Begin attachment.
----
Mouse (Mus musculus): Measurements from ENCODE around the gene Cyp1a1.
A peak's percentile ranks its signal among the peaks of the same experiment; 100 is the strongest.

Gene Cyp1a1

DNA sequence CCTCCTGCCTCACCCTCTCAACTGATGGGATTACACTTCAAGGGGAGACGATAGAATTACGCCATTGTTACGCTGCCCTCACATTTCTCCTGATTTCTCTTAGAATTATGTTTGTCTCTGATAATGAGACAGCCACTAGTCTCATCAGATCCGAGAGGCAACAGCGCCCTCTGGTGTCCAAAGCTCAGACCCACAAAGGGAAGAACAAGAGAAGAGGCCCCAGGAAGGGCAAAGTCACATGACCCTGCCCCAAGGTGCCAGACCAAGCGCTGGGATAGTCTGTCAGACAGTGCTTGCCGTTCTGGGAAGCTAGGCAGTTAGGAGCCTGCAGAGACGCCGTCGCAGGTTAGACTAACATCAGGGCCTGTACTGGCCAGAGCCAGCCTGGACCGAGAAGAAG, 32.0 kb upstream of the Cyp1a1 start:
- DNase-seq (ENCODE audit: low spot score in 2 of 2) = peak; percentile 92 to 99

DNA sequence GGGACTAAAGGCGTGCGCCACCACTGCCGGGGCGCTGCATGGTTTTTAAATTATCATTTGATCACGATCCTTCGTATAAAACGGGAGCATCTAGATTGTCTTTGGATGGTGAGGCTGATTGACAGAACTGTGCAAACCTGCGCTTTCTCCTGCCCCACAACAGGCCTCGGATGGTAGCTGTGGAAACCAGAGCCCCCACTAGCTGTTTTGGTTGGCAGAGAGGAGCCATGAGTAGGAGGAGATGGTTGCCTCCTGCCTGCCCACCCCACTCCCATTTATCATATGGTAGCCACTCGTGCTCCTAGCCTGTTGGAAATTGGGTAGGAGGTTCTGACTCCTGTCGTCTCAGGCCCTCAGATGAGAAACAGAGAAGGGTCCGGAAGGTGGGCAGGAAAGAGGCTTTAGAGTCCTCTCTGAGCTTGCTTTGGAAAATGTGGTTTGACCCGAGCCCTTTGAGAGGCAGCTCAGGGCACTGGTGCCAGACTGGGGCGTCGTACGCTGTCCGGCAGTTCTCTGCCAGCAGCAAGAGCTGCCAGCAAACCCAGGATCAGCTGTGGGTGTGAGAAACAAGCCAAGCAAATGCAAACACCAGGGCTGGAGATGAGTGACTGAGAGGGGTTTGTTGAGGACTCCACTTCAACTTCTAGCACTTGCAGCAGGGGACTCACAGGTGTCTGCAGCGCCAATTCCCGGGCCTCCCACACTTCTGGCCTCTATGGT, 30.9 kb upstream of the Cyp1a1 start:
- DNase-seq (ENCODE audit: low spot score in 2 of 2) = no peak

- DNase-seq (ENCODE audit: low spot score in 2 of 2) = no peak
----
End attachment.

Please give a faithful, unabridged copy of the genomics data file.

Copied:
Mouse (Mus musculus): Measurements from ENCODE around the gene Cyp1a1.
A peak's percentile ranks its signal among the peaks of the same experiment; 100 is the strongest.

Gene Cyp1a1

DNA sequence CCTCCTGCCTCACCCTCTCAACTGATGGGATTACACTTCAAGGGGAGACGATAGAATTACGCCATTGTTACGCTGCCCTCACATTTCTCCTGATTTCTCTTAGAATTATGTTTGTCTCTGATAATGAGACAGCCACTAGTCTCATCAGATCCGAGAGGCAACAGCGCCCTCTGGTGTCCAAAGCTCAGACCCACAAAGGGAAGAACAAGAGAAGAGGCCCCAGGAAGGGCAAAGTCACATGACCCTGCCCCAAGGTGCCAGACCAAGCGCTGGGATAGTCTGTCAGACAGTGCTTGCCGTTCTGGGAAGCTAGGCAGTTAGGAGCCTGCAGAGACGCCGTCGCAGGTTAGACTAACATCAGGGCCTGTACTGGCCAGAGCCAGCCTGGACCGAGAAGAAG, 32.0 kb upstream of the Cyp1a1 start:
- DNase-seq (ENCODE audit: low spot score in 2 of 2) = peak; percentile 92 to 99

DNA sequence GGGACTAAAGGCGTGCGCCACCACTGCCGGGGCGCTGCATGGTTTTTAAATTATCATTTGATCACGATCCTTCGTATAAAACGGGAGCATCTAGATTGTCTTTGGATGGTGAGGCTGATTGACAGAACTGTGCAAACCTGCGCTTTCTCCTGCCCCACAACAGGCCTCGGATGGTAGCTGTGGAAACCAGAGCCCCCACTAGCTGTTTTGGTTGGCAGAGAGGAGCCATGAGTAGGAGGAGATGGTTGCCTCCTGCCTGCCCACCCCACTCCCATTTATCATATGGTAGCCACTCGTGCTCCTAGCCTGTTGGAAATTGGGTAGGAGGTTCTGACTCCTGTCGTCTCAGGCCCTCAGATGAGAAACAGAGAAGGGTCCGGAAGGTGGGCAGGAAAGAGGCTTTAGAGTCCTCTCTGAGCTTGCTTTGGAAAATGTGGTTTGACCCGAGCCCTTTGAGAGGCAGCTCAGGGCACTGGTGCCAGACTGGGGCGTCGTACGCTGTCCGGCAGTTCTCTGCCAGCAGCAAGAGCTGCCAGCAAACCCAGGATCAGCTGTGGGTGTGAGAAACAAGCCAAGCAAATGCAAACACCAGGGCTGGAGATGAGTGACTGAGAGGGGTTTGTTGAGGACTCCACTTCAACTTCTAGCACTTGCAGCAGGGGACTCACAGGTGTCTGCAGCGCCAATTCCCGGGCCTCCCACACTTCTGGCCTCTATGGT, 30.9 kb upstream of the Cyp1a1 start:
- DNase-seq (ENCODE audit: low spot score in 2 of 2) = no peak

- DNase-seq (ENCODE audit: low spot score in 2 of 2) = no peak